Heather Cairncross, Current Choir member

goldq1For me, the best part of singing in the Monteverdi Choir is the first day of a new project when we work alone with John Eliot. Like nobody else, he takes us on a challenging journey discovering the deeper layers of the music. Of course the concerts are special, but I count those six exhausting yet exhilarating hours as a gift.goldq2

Andrew Busher, Current Choir member

goldq1The most memorable moment for me in the Monteverdi Choir came with the recording and broadcasting of the ‘Bach: A Passionate Life’ television programme. All those years of discovery, research, debate and more importantly live concerts, culminating in what was really a very personal account by John Eliot. The dialogue was so honest and heartfelt that it was impossible not to be captivated by it. It was truly a story for everyone to enjoy, and it was an honour to be a part of it.goldq2

Richard Wyn Roberts, Current Choir member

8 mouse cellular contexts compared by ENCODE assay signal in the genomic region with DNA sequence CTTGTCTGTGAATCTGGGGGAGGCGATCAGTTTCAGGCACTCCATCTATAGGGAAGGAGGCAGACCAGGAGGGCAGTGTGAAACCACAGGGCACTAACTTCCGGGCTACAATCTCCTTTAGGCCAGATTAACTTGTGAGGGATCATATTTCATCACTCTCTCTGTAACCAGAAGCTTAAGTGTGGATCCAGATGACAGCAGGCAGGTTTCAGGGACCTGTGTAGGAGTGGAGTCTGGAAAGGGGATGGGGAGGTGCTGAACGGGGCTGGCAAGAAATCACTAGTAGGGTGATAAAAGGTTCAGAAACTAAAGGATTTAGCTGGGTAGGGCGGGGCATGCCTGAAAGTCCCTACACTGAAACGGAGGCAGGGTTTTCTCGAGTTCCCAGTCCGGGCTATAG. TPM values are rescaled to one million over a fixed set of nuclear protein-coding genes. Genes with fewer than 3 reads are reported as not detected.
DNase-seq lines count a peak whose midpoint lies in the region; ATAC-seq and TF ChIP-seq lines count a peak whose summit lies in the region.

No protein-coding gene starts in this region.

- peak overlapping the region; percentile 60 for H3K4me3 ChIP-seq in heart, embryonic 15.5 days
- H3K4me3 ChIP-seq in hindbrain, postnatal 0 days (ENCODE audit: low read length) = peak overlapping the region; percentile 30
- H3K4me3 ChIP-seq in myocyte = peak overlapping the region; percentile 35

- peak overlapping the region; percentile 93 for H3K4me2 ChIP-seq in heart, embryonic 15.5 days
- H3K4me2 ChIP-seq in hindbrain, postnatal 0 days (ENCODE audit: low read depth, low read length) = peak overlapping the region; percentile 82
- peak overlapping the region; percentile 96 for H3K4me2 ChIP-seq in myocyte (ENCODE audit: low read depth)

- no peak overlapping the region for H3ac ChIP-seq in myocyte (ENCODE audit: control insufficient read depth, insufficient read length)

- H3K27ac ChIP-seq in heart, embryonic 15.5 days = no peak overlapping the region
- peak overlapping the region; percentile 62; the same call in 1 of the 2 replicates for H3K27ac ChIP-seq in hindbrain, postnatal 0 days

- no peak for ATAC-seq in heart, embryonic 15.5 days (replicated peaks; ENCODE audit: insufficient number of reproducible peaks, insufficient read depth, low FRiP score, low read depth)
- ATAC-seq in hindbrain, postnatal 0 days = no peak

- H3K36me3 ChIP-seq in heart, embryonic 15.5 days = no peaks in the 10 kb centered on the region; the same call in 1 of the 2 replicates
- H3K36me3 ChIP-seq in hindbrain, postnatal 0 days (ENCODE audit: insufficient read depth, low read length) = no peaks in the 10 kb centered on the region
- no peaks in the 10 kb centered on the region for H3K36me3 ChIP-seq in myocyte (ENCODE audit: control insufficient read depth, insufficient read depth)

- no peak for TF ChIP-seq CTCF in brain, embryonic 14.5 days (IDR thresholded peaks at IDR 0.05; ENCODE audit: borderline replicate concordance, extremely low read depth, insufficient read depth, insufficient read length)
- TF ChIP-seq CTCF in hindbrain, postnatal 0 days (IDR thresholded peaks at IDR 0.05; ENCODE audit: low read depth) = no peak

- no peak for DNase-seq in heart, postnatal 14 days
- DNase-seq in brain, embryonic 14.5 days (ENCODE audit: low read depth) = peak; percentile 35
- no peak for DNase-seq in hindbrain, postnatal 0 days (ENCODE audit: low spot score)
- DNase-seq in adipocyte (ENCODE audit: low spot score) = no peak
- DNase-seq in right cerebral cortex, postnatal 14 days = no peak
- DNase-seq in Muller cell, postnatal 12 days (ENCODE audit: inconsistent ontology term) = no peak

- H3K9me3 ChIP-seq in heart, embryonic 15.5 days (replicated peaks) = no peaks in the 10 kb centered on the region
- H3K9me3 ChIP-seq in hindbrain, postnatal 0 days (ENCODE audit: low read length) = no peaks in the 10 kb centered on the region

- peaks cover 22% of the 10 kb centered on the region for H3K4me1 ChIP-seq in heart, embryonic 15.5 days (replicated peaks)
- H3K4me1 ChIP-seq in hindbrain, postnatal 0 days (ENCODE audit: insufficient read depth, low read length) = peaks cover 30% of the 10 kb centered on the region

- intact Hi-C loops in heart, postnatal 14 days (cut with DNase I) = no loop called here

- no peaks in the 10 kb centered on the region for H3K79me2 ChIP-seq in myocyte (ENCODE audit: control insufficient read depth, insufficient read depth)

goldq1Every performance with the Monteverdi Choir is an exhilarating voyage of discovery, with an immediacy that shines a light in between the notes where the music is nascent, and makes the opaque translucent. That is why, after an association which began in the choir’s silver anniversary year (by some strange alchemy now golden), I feel fortunate and tremendously grateful to be still enjoying the ride.goldq2

Eleanor Meynell, Current Choir member

goldq1I listened to our recent Missa Solemnis recording and found myself bursting into tears twice: the outrageously daring tempi, the visceral quality, the sheer bravura and virtuosity of the singing, risktaking dynamics, it was like being dealt a blow in the solar plexus! I could barely believe I had taken part in it. We surprise ourselves by being pushed hard and being made high demands of which is deeply nourishing, both spiritually and musically.goldq2

Kate Symonds Joy, Current Choir member